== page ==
PhD Candidate Anh Nguyen
Anh Nguyen was a Vietnamese child refugee raised in Carrollton, Texas. She graduated with a Masters of Theological Studies from Harvard Divinity and Bachelors of Arts in English Literature from Bryn Mawr College. In 2002, she had a postgraduate fellowship from Harvard to conduct research interviews about the acculturation of Vietnamese in Australia. She then worked with Harvard School of Public Health on AIDS research and treatment in Nigeria, and became a bilingual legal aid advocate for Vietnamese immigrants in Boston. She currently works as a paralegal for Native Title Services Victoria and is pursuing her PhD on the oral history of Vietnamese Australian child refugees in Australia.
Towards a New Historical & Psychological Perspective of Acculturation and Success: Oral History of Vietnamese Australian Child Refugees as Adults
The research captures the history of Vietnamese Australian child migration, acculturation, and factors that that contributed to their success and challenges as adults. Based on the narratives of child refugees, unaccompanied minors, adoptees, and reverse migrants living and working in Vietnam, it examines what are the historical, cultural, psychological, family and self-generated narratives that have motivated and sustained them as adults? How has this contributed to their public, private, economic and social success in Australia? It also investigates the international policies and political ideologies from 1975 to 2000, how they impacted those experiences, and how they differ from our current perspective on refugees and asylum seekers.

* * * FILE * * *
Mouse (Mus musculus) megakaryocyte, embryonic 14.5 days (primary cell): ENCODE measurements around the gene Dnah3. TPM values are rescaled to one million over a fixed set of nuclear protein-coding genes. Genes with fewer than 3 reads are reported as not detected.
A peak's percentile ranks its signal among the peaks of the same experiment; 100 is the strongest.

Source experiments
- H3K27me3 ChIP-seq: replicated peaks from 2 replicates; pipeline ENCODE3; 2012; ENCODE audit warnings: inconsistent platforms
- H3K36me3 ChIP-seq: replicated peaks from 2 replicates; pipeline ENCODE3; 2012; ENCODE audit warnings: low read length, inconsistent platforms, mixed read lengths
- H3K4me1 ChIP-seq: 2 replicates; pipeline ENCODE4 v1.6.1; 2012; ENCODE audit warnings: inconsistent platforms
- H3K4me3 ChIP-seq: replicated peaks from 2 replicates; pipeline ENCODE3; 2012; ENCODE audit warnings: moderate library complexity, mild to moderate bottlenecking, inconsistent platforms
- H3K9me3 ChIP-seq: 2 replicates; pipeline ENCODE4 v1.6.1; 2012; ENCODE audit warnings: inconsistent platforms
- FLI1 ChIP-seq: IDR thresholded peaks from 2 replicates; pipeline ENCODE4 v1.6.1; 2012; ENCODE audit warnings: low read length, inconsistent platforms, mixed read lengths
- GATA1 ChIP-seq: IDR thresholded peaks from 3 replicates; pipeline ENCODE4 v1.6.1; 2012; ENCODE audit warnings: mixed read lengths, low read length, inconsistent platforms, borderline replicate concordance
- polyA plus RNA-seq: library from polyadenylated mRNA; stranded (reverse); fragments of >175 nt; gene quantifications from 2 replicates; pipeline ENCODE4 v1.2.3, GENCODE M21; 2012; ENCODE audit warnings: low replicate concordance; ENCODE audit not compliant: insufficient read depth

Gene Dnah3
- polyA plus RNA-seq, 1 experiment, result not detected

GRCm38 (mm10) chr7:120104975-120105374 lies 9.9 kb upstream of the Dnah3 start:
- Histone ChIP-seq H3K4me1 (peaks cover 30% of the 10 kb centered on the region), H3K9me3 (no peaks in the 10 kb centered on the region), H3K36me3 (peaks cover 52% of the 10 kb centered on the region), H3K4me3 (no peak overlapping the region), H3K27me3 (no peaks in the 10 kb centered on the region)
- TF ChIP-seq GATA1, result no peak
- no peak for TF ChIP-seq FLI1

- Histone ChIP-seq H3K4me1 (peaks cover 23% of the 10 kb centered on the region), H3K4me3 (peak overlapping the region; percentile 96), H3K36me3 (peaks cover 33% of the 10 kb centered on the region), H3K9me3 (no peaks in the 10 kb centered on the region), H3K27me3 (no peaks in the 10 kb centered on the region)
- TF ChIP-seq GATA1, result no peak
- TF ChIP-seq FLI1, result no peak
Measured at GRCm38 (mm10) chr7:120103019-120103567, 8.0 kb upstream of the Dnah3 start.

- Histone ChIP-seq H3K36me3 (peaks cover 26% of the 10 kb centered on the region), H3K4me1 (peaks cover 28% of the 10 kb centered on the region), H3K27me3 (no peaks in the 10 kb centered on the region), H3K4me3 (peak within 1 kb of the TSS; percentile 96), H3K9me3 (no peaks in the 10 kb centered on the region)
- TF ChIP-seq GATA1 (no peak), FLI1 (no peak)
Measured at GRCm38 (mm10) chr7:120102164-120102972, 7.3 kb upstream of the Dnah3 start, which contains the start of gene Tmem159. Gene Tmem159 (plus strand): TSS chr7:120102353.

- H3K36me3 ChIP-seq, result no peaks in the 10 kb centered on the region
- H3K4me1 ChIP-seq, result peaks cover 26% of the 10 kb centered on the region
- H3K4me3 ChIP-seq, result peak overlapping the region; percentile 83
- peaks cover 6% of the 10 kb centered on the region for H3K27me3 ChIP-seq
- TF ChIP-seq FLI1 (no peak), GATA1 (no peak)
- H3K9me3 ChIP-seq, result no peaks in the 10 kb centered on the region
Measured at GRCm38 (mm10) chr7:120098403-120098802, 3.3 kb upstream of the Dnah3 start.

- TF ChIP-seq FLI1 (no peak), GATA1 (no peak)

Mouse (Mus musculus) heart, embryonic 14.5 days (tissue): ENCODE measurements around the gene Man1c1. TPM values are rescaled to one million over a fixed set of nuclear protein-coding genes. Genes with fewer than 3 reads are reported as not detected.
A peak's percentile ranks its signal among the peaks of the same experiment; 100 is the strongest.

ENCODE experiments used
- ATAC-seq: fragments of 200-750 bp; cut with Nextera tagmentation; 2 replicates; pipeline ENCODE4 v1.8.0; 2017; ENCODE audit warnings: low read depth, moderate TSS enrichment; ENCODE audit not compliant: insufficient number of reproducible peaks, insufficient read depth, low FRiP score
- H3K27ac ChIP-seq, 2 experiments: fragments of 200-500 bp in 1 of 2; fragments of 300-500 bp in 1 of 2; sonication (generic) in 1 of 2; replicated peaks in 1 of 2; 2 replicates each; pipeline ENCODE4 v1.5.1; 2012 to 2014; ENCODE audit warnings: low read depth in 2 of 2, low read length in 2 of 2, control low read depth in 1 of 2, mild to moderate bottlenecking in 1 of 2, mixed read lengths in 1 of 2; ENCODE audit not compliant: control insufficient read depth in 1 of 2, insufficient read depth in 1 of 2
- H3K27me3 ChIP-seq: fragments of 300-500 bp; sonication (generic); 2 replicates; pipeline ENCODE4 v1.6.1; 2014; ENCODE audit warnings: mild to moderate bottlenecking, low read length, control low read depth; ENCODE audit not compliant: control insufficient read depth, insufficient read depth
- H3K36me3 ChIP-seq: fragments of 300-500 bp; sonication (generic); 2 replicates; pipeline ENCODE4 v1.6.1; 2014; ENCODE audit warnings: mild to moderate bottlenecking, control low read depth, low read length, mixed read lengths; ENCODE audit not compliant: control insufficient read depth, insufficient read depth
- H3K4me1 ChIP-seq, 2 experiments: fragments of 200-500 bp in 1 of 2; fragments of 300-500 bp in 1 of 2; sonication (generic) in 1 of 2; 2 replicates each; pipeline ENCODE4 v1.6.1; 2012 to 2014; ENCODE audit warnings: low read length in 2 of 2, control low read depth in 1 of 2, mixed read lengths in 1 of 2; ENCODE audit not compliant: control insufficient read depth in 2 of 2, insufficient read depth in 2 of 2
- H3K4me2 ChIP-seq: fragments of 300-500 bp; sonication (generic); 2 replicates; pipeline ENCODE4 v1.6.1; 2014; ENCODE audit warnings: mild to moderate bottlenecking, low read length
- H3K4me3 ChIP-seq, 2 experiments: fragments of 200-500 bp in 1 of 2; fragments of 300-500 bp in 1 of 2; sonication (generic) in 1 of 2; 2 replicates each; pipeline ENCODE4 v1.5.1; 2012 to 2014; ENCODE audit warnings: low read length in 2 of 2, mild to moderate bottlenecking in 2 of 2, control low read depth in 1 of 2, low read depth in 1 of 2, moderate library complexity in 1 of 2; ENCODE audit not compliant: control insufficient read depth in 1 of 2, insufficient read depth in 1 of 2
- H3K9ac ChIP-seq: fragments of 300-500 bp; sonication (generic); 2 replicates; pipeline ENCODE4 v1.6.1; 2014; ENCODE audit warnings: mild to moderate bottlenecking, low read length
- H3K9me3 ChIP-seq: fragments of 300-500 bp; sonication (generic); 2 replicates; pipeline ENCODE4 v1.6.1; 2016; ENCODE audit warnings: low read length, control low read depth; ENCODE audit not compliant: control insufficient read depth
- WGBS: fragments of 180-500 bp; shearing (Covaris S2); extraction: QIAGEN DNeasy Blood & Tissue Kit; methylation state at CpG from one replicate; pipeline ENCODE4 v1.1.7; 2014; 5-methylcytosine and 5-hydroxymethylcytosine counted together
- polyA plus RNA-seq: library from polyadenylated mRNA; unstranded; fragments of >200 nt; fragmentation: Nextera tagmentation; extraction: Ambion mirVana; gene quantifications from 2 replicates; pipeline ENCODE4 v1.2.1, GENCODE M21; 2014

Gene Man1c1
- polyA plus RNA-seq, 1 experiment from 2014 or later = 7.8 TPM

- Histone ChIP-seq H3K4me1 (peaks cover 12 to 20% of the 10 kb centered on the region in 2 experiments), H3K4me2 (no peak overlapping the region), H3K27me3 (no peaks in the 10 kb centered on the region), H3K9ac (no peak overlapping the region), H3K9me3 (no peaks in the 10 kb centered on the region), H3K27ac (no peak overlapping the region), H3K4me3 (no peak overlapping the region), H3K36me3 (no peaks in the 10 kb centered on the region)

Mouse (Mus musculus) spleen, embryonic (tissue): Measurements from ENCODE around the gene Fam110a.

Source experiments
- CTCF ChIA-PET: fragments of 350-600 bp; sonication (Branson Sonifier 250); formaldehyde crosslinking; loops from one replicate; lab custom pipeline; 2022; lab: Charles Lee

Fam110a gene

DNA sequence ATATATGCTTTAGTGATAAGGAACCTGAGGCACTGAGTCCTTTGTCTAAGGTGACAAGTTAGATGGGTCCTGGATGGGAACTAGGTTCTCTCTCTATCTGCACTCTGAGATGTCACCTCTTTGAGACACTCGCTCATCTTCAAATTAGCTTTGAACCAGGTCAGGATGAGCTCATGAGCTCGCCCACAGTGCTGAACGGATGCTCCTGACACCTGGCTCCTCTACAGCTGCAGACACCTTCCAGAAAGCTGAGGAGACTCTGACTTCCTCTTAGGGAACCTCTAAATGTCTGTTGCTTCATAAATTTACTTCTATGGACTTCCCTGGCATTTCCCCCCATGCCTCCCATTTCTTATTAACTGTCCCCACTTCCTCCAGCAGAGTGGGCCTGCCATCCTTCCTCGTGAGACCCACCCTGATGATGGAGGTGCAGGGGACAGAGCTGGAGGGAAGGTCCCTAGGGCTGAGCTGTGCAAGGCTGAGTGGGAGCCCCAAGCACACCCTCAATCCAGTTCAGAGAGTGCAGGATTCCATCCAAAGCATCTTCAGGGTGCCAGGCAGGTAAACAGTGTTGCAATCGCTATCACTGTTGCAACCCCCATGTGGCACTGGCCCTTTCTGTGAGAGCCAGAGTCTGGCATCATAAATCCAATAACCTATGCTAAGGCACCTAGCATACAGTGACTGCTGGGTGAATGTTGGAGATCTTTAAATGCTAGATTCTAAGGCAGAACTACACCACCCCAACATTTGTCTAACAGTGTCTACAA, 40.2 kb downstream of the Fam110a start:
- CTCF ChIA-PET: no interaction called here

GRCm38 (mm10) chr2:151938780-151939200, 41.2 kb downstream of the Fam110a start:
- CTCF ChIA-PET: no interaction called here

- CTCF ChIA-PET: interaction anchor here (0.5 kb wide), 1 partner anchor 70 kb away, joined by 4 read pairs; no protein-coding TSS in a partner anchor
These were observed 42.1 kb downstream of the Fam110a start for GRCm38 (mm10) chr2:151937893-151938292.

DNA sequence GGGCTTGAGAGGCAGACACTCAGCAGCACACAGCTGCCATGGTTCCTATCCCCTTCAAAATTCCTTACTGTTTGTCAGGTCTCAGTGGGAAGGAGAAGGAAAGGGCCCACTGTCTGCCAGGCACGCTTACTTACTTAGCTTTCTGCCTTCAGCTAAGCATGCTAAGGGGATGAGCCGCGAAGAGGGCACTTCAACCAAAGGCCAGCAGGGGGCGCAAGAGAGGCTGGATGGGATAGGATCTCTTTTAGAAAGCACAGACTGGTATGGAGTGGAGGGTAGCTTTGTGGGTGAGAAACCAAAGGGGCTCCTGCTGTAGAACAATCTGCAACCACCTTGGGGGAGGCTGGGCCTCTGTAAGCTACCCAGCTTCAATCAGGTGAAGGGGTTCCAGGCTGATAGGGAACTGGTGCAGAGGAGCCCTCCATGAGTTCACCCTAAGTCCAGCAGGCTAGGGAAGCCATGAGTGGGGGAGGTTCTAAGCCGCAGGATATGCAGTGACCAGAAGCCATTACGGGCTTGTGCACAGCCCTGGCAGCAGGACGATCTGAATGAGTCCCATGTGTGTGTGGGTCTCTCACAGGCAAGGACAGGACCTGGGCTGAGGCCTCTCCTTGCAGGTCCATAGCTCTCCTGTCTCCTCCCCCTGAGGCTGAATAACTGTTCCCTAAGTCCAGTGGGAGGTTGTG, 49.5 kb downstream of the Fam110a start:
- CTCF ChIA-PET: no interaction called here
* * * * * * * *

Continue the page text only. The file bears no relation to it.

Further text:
Forty Years On: Vietnamese Here
To celebrate over 40 years of Vietnamese refugee presence in Melbourne, Anh Nguyen curated an exhibition of contemporary Melbourne based Vietnamese artists and writers, some of which are interviewed for her PhD about the success and challenges of Vietnamese Child Refugees in Australia. It was also an opportunity to reflect on the discourse of historical memory and place of Vietnamese in Australian contemporary culture today. The program featured opening remarks from Joy Damousi, Professor of History & Principal Investigator, ARC Kathleen Fitzpatrick Laureate Fellowship on History of Child Refugees, University of Melbourne.